Changes made to B.C. hate crime policy amid recent rise of acts of hate

Click to play video: 'B.C. updates hate crime policies'
B.C. updates hate crime policies
The B.C. government is updating its hate crime policies, further defining what constitutes a hate crime. But as Rumina Daya reports, one lawyer says it's all already covered under the Criminal Code of Canada – Feb 16, 2024

Amid a recent rise in hate-related crimes around the province, the BC Prosecution Service has announced revisions made to its hate crime policy.

On Friday, the service announced changes to its policy as it acknowledges the harm caused by hate crimes to victims, communities, and society is “significant.”

Click to play video: 'Israel-Hamas war tensions increased hate crimes and protests in 2023, VPD says'
Israel-Hamas war tensions increased hate crimes and protests in 2023, VPD says

The changes include more definitions about what can be determined a hate crime.

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The BC Prosecution Service policy now has more defining terms to include any of the following prohibited acts:

  • Hate propaganda offences: advocating or promoting genocide, public incitement of hatred, wilful promotion of hatred, and wilful promotion of antisemitism
  • Conversion therapy offences
  • Mischief to property of an identifiable group motivated by bias, prejudice, or hate
  • Any Criminal Code offence motivated by bias, prejudice, or hate based on race, national or ethnic origin, language, colour, religion, sex, age, mental or physical disability, sexual orientation, gender identity or expression, or on any other similar factor

There is also specific advice about five new Criminal Code hate crime offences (wilful promotion of antisemitism and four conversion therapy offences) and specific guidance for hate crimes targeting Indigenous victims and Indigenous communities.

Click to play video: 'B.C. government takes steps to address hate crimes and victims'
B.C. government takes steps to address hate crimes and victims

Last month in January, Vancouver police said the number of hate crimes soared in Vancouver in 2023.

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According to the Vancouver Police Department, officers investigated 265 hate crime reports in 2023 — up 31 per cent from 2022 — with increased reporting from the Jewish, LGBTQ+ and South Asian communities.

Antisemitism reports to Vancouver police also went up 62 per cent, with 33 of 47 incidents occurring after Hamas launched its attack on Israel on Oct. 7.

In October, B.C. Premier David Eby had strong words regarding the recent increase of acts of hate within the province. He said the province has experienced unacceptable acts of antisemitism and other attacks on religions and ethnicities.

“I am hearing directly about acts of antisemitism from people here in our province, including the vile vandalism of a rabbi’s home and two Jewish women threatened with violence following a peaceful rally. The Jewish community in B.C. is facing more hatred and discrimination than it has in a generation,” Eby said in a written statement.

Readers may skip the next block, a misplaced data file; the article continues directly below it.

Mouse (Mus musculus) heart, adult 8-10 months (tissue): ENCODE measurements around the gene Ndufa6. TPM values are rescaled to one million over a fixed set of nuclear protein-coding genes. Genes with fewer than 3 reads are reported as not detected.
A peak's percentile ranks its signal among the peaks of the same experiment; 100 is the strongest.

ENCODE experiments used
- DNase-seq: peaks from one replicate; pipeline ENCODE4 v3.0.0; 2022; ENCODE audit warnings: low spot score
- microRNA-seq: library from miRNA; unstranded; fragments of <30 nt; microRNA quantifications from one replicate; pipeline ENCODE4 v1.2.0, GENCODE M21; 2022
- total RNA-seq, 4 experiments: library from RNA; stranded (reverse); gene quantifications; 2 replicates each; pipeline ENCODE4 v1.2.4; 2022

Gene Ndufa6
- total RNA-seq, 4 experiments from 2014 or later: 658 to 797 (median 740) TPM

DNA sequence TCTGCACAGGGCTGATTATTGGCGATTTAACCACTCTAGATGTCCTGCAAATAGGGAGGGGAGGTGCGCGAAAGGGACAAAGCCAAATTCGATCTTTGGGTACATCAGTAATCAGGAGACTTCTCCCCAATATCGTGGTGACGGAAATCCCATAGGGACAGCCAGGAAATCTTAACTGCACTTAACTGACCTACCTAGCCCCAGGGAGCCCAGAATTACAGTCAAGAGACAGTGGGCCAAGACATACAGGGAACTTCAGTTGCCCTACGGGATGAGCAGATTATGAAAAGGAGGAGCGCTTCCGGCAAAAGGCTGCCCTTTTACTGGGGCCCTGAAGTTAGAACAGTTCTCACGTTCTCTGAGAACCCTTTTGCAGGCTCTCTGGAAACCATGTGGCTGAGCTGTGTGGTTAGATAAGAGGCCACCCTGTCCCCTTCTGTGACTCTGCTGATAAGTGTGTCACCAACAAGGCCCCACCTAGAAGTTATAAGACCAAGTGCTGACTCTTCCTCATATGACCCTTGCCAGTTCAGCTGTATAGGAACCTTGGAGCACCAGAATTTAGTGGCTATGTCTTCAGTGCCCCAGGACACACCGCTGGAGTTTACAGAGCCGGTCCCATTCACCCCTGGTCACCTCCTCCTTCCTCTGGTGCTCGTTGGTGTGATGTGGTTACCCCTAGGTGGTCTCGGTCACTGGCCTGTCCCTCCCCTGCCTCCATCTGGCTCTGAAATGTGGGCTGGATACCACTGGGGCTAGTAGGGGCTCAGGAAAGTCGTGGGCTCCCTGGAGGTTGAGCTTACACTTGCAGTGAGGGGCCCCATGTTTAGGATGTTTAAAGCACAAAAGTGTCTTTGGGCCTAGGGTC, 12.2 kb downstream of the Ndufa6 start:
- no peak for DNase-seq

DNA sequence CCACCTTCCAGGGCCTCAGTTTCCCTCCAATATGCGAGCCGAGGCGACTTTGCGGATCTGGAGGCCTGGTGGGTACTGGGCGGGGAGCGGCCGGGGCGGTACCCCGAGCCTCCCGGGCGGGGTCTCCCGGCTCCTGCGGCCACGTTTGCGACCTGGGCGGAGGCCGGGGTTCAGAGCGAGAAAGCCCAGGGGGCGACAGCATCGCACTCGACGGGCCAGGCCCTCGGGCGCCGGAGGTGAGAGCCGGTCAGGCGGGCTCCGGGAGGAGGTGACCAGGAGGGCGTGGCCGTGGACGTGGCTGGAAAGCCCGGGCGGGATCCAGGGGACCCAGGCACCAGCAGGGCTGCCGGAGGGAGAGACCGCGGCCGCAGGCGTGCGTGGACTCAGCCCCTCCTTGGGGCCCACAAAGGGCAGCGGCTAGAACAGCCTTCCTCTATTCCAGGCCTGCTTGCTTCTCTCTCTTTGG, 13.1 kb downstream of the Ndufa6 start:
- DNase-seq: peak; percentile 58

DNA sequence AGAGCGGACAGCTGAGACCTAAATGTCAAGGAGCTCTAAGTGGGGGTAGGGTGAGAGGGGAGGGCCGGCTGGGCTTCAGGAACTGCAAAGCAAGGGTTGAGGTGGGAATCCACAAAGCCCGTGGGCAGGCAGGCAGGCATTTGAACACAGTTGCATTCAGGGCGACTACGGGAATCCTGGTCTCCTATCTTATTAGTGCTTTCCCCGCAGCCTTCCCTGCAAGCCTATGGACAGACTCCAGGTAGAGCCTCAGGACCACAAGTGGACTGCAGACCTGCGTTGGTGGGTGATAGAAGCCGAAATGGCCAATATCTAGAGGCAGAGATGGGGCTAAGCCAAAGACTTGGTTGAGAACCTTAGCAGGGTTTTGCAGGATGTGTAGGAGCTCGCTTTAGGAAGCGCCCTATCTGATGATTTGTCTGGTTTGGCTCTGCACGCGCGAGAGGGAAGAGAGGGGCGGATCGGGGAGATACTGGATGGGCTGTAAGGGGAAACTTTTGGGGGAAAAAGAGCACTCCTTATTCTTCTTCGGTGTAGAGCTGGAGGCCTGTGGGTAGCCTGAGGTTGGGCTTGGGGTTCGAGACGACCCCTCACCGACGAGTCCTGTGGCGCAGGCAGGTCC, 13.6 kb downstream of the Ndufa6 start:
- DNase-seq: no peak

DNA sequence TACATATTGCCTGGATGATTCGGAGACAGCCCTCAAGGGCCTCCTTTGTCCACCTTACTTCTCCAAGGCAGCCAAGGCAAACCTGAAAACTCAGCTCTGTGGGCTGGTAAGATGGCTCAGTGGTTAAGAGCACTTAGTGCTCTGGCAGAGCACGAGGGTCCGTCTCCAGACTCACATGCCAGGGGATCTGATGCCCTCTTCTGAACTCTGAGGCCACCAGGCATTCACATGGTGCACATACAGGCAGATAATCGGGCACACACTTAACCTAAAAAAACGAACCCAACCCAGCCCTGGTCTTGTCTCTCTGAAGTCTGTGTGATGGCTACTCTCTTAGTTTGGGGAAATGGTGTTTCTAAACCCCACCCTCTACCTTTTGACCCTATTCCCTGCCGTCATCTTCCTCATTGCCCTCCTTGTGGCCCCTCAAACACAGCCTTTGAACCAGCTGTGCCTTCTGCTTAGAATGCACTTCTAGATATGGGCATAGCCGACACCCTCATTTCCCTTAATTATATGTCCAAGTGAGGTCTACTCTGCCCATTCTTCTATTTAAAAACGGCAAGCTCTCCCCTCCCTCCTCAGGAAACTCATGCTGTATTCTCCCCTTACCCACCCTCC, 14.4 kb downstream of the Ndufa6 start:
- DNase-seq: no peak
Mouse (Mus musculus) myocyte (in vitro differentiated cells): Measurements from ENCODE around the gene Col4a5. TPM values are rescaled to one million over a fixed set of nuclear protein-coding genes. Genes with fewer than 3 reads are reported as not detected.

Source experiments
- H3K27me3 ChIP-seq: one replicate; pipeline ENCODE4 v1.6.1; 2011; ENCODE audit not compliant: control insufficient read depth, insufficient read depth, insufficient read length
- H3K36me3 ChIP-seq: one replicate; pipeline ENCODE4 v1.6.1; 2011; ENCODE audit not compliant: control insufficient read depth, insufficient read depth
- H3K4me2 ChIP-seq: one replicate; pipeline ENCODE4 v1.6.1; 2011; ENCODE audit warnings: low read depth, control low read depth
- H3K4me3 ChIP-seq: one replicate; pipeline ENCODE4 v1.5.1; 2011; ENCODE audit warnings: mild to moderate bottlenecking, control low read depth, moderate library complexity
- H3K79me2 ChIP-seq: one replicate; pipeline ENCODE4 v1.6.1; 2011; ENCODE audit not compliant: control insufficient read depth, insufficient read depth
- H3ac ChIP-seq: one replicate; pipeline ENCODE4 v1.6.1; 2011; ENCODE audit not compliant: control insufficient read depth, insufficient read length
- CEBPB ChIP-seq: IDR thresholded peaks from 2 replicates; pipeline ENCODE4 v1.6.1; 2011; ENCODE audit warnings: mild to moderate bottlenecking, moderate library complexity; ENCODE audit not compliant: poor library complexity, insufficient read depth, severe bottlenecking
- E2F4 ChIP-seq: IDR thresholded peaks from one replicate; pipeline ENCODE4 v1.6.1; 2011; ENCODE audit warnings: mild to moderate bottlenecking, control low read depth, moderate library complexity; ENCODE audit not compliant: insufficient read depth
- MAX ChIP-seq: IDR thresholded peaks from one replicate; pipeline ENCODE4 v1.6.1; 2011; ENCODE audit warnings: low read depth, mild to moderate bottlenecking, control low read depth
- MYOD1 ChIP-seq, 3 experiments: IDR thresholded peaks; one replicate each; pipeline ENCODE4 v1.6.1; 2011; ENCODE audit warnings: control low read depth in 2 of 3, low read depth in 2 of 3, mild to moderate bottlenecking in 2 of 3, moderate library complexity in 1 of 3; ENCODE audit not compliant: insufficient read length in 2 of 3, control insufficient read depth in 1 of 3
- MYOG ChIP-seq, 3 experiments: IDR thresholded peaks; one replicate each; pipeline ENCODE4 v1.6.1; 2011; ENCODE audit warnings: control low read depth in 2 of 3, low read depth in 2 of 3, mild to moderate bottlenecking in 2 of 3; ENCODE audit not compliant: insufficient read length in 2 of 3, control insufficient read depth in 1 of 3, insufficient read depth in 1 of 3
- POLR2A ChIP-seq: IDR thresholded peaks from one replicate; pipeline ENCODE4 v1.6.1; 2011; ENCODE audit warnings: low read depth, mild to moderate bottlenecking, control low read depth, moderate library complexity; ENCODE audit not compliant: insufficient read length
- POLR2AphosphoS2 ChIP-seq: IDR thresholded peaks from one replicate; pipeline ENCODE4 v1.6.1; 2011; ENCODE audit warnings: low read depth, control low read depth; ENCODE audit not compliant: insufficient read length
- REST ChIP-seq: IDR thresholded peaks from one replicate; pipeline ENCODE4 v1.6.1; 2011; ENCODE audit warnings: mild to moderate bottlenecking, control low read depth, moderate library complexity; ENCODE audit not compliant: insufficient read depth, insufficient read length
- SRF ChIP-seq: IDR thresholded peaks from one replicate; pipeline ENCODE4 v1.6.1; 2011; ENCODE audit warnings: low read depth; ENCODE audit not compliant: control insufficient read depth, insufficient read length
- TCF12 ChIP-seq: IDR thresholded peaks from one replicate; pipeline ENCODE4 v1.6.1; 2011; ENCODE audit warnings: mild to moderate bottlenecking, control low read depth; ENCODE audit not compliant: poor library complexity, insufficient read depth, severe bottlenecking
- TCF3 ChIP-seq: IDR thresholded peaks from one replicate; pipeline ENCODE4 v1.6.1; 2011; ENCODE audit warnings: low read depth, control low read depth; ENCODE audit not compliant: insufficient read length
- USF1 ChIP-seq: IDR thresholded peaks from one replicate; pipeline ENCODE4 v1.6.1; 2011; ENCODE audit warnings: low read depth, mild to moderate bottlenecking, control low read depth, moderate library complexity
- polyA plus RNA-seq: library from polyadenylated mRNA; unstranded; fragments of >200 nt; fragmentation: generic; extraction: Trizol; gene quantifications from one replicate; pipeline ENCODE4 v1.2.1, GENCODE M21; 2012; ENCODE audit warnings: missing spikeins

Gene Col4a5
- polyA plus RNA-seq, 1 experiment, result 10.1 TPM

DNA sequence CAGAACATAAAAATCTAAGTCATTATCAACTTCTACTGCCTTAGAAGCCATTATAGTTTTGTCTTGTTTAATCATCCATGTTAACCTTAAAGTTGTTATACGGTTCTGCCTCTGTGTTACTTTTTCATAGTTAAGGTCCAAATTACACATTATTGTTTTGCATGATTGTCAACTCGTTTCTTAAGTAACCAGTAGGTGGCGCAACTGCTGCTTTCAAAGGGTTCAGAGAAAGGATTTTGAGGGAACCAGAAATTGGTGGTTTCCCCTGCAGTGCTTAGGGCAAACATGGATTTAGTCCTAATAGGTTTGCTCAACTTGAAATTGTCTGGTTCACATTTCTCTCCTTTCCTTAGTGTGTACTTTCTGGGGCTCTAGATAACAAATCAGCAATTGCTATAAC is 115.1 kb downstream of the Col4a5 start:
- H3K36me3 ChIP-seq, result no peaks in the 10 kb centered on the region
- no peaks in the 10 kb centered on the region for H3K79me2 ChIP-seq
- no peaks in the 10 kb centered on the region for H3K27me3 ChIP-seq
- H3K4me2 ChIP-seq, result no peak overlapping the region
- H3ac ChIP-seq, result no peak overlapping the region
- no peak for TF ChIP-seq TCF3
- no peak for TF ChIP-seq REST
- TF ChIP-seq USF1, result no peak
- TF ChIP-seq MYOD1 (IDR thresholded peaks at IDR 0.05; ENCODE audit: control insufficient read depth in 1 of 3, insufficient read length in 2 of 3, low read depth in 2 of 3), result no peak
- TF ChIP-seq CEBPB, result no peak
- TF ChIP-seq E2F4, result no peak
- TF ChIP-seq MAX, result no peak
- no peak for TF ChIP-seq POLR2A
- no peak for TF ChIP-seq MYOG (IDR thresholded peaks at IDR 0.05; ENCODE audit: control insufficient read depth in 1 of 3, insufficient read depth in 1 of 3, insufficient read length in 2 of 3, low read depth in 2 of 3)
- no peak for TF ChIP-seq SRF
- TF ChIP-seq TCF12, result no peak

“I have learned that two Muslim women, who have chosen not to be named, were recently attacked in Vancouver and I am hearing reports of a significant increase in hate incidents from Muslim organizations.”

Click to play video: 'Victim of Vancouver hate crime speaks to Global News'
Victim of Vancouver hate crime speaks to Global News

Eby said he is worried about the recent increase in anti-LGBTQ rhetoric, as well.

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“Recently, we have also seen a worrying increase in anti-2SLGBTQIA+ rhetoric here in B.C. that directly correlates to the targeting of gay and trans communities in the United States,” Eby said.

“We should always remember that hateful words too often precede violent acts. There is no place for bigotry here. There is no place for racism here. There is no place for Islamophobia or anti-Palestinian hate here. There is no place for antisemitism or anti-Israeli hate here.”

The B.C. government introduced a pair of new initiatives in November, aimed at combatting the rising tide of hate and racism.

Eby announced a new fund for groups targeted by hatred, along with plans for a new racist incident help line, due to be up and running next spring. The new anti-hate community support fund will provide grants of up to $10,000 for places of worship, cultural community centres and at-risk groups like the LGBTQ2 community for security equipment, graffiti removal and repairs to damage related to hate-motivated crimes.

The program will be funded through B.C.’s Civil Forfeiture Grant Program, which redirects money seized from organized crime.

— With files from Elizabeth McSheffrey

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